So you end up with all of these things. The Pope’s Regensburg address in which he was accused of saying all Muslims are violent when he was in fact quoting a 14th century Christian Emperor who said that and he was disagreeing with it and nonetheless, we get riots in the Muslim street around the world.

Riots: ‘how dare you say we’re violent’. And we’re not laughing. The intellectual and the cultural elite in the West is looking at the Pope and saying apologize, which is what happened with the Danish cartoon scandal.

‘Give us enemies who adopt our apocalyptic enemy Israel as their own, so that they can join us in an attack on one of their key allies’. The UN, the European Union, the whole BDS movement, all of these things are essentially adopting the Muslim apocalyptic narrative in which we are – their term for it is ad-dajjal, our term for it is antichrist – we are the cosmic force of evil, and if only we will be defeated, then everything will work out just fine.

‘Give us enemies who legitimate our terror as resistance and denounce any violence in their own defense as terrorism’. Reuters after 9/11 refused to use the word terrorism to describe what had happened and they were soon followed by the BBC and other journals, who had no problem in fact viewing what happened to America as our chickens coming home to roost, but eventually, by The New York Times, The Boston Globe, The Washington Post, and so on, a whole series of editorials, explaining how one man’s terrorist is another man’s freedom fighter.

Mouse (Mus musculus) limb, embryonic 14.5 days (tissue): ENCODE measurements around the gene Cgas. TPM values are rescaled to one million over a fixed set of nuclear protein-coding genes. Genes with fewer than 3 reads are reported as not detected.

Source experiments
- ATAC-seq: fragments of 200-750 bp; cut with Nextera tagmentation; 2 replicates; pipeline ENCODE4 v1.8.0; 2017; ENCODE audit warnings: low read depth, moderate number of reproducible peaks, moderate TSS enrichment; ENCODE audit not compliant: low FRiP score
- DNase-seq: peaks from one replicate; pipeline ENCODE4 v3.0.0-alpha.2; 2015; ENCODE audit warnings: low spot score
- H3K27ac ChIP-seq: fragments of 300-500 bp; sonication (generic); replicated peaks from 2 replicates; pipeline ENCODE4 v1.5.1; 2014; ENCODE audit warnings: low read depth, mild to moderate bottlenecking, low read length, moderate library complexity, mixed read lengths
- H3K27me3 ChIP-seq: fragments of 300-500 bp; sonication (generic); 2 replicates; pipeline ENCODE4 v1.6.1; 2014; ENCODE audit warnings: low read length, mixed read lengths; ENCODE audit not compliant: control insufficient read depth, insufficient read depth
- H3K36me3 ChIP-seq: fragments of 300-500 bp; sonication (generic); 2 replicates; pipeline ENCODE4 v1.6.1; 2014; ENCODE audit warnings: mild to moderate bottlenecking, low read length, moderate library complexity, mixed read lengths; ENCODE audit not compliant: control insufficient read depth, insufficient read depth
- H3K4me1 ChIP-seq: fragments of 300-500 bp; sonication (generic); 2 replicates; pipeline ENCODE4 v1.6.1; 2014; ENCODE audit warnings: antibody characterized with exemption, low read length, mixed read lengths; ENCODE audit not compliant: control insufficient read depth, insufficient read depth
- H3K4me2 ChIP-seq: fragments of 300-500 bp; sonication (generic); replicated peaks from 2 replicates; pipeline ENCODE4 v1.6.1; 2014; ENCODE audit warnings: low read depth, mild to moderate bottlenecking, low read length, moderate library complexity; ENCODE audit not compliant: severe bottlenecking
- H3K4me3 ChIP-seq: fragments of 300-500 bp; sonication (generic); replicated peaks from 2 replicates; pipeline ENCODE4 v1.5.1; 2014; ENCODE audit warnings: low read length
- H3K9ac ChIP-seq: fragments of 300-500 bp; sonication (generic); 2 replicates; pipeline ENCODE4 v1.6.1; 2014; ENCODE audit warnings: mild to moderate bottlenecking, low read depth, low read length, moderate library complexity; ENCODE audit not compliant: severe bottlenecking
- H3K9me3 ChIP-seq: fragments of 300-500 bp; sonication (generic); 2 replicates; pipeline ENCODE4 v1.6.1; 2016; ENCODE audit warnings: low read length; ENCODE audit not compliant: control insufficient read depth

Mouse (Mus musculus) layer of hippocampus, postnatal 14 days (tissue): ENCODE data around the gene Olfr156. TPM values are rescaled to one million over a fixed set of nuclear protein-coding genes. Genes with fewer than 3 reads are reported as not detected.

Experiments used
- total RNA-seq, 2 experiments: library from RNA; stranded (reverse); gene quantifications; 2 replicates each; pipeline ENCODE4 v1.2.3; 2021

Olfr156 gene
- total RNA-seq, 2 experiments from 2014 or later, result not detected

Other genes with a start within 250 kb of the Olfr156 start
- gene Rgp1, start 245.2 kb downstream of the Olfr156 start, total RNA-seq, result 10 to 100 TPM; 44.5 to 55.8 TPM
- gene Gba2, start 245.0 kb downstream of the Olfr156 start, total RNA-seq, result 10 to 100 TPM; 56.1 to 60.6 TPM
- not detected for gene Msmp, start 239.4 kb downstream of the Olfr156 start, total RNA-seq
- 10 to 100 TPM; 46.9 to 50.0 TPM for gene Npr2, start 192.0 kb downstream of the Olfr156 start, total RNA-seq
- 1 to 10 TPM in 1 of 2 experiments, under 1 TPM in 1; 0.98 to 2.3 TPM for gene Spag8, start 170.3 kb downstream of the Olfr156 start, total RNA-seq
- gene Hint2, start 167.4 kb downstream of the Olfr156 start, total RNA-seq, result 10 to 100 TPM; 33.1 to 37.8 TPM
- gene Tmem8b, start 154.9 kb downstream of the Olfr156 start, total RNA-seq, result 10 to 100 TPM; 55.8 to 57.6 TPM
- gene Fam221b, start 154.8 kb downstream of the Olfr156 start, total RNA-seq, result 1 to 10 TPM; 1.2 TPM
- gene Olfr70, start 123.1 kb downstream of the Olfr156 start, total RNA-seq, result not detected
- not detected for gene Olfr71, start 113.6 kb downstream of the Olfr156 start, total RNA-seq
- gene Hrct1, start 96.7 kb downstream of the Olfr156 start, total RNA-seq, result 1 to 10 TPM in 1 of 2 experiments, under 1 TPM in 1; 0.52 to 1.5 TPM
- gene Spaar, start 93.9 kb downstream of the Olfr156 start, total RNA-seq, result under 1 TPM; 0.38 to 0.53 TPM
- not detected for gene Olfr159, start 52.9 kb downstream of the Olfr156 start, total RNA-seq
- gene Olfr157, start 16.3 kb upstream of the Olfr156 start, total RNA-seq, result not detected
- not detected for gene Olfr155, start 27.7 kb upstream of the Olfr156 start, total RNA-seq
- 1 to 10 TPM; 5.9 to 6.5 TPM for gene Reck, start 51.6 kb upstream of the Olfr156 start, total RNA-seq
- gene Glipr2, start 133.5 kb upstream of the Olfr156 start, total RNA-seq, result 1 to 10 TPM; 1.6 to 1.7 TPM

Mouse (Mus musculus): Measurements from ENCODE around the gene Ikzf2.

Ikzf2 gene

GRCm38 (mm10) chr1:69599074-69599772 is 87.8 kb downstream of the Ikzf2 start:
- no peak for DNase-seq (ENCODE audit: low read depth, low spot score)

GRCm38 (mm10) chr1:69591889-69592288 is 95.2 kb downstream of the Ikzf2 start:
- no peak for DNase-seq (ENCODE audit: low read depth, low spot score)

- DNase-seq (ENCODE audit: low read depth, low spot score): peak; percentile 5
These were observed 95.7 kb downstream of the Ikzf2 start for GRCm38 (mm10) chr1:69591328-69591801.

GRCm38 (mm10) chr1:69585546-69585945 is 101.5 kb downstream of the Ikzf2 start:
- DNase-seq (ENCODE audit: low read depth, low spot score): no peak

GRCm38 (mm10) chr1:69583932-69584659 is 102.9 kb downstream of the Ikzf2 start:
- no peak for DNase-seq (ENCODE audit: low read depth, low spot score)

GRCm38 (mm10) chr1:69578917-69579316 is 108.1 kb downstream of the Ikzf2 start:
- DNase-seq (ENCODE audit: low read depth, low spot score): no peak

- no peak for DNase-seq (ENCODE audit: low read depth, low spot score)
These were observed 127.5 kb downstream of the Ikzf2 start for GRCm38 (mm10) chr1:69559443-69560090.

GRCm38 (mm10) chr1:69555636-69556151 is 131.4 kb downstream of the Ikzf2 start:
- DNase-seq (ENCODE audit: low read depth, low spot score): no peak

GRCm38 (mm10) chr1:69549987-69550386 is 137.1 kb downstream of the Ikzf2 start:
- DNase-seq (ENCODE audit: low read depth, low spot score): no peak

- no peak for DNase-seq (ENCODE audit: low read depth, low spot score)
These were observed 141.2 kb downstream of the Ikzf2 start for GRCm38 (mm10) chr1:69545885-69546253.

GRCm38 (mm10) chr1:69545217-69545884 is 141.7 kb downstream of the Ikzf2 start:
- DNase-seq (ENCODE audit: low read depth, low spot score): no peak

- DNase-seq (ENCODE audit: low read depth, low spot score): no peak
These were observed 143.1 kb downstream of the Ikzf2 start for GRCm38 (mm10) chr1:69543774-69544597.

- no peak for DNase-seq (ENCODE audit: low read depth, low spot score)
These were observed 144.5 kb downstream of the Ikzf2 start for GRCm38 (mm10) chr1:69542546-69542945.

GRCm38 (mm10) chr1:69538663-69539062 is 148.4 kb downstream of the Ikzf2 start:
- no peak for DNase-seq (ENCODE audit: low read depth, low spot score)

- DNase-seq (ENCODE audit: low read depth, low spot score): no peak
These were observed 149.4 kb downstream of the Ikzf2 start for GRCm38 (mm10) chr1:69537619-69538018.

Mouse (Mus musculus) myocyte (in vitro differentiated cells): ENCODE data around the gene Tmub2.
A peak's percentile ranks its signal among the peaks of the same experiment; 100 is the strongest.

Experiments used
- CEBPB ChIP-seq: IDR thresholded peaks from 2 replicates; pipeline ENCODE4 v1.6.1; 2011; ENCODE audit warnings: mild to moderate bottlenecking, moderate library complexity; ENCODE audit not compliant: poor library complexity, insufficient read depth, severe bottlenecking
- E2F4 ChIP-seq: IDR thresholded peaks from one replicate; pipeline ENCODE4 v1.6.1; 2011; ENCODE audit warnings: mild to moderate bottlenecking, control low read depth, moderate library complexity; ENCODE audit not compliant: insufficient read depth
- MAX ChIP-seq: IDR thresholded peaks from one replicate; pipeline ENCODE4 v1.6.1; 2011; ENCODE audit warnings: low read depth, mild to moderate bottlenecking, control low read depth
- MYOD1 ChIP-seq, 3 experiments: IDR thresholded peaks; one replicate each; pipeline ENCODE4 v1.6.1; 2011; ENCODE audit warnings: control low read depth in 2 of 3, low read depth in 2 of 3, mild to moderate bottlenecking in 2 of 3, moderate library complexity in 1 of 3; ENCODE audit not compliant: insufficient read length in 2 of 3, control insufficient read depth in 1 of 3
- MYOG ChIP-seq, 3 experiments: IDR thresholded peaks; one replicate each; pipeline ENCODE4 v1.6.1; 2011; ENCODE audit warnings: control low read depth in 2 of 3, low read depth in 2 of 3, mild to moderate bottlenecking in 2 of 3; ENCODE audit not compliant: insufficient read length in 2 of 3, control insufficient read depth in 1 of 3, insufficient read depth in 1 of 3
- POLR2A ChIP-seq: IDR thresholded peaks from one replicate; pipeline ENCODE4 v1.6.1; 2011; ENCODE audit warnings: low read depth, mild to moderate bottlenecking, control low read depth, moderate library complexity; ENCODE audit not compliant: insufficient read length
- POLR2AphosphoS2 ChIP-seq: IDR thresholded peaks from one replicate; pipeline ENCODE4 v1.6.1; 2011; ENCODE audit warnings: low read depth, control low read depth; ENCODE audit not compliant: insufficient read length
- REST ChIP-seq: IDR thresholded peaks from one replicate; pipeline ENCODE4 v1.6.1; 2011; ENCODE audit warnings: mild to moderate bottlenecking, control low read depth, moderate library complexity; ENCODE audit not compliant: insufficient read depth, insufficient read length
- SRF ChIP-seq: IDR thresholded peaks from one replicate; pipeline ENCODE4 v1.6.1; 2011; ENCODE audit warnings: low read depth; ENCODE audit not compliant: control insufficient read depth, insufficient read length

And the irony of all of this is the last thing that Calipher-jihadis are is freedom fighters. They are imperialists, the worst, the most ruthless kind. And the press is saying, well, you know, and of course, what’s the way that sneaks into the system? It’s Palestinian terrorists are freedom fighters because we buy this narrative that what they want is their own state, a democratic state side-by-side with Israel.

‘Give us enemies who legitimate our terror,” so Chomsky’s an example. After 9/11, he said ‘America’s the worst terrorist in the world, and in fact, their attack on us is well deserved’. Well, you probably all know about Reverend Wright’s speech about roosters coming home to roost, so if you go online and YouTube it, you will come upon some really extraordinarily well done videos in which as he’s talking you get illustrations of American, colonial, imperialist aggression the world over to illustrate what’s he’s saying. So like Chomsky and Reverend Wright cheer on jihad.